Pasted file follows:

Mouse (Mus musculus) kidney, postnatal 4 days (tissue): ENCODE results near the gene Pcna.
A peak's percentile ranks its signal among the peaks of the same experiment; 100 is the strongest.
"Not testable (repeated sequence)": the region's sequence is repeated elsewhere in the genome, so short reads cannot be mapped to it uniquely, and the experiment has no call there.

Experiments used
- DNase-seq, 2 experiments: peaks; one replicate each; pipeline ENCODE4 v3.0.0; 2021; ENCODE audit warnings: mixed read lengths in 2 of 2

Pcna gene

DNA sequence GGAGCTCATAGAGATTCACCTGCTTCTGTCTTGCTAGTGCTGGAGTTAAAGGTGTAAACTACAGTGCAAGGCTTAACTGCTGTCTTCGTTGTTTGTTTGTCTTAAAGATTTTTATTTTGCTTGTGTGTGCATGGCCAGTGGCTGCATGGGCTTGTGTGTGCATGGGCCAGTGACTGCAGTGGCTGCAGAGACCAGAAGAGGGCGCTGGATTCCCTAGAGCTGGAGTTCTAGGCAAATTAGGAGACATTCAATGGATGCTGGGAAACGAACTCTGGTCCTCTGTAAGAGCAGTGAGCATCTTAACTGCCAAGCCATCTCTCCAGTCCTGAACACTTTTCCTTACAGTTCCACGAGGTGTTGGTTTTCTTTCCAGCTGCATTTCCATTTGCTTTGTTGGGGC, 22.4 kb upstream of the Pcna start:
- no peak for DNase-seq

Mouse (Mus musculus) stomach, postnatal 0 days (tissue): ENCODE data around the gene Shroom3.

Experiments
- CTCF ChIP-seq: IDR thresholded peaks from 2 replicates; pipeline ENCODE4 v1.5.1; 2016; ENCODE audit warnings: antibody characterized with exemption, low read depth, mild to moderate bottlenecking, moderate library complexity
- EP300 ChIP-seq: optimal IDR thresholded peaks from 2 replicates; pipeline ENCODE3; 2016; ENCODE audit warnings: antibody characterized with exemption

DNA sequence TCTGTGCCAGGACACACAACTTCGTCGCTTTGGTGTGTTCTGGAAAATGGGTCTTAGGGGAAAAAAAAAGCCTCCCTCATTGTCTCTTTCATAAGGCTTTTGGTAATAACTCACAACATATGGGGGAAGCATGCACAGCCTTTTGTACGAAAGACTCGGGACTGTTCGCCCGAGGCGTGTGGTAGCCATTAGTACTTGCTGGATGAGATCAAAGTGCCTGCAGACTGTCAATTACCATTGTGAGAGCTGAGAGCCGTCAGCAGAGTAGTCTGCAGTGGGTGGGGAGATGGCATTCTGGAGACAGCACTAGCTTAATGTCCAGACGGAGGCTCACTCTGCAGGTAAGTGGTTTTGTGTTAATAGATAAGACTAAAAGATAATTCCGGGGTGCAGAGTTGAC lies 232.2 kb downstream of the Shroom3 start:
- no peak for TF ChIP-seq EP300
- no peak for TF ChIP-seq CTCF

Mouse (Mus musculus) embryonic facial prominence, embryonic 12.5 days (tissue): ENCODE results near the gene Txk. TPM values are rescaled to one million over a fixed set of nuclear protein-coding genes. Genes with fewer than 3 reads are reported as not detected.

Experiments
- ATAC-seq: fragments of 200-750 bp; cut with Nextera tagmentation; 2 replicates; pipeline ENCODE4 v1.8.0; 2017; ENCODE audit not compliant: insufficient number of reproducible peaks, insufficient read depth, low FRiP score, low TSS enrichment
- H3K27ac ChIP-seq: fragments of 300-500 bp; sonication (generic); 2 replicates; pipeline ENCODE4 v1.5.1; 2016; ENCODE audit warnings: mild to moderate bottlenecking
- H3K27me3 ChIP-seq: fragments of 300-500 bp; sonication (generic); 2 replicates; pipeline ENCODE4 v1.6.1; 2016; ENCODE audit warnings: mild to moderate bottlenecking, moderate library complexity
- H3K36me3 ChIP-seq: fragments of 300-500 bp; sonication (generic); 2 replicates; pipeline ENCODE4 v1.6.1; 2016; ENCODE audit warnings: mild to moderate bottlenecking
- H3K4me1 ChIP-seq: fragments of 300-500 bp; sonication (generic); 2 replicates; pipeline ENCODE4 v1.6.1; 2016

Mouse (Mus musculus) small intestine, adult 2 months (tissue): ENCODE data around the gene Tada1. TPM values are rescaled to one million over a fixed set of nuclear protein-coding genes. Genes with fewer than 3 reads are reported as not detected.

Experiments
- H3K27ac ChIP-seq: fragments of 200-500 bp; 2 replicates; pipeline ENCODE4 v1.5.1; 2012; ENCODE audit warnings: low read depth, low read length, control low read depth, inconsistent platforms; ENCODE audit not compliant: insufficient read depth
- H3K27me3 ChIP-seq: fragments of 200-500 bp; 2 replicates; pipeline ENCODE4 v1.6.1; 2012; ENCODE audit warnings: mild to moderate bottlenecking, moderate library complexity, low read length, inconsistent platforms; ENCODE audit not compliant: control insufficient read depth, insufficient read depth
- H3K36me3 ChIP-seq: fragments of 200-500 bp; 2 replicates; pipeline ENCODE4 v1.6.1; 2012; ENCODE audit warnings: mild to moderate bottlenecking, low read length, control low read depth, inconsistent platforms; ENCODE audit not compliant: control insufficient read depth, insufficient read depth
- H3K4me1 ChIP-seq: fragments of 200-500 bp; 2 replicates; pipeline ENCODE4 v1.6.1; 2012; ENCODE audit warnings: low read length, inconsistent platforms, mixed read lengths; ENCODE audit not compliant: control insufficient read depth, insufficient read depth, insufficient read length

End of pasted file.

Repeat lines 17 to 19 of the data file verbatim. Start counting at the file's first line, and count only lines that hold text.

Experiments
- ATAC-seq: fragments of 200-750 bp; cut with Nextera tagmentation; 2 replicates; pipeline ENCODE4 v1.8.0; 2017; ENCODE audit not compliant: insufficient number of reproducible peaks, insufficient read depth, low FRiP score, low TSS enrichment
- H3K27ac ChIP-seq: fragments of 300-500 bp; sonication (generic); 2 replicates; pipeline ENCODE4 v1.5.1; 2016; ENCODE audit warnings: mild to moderate bottlenecking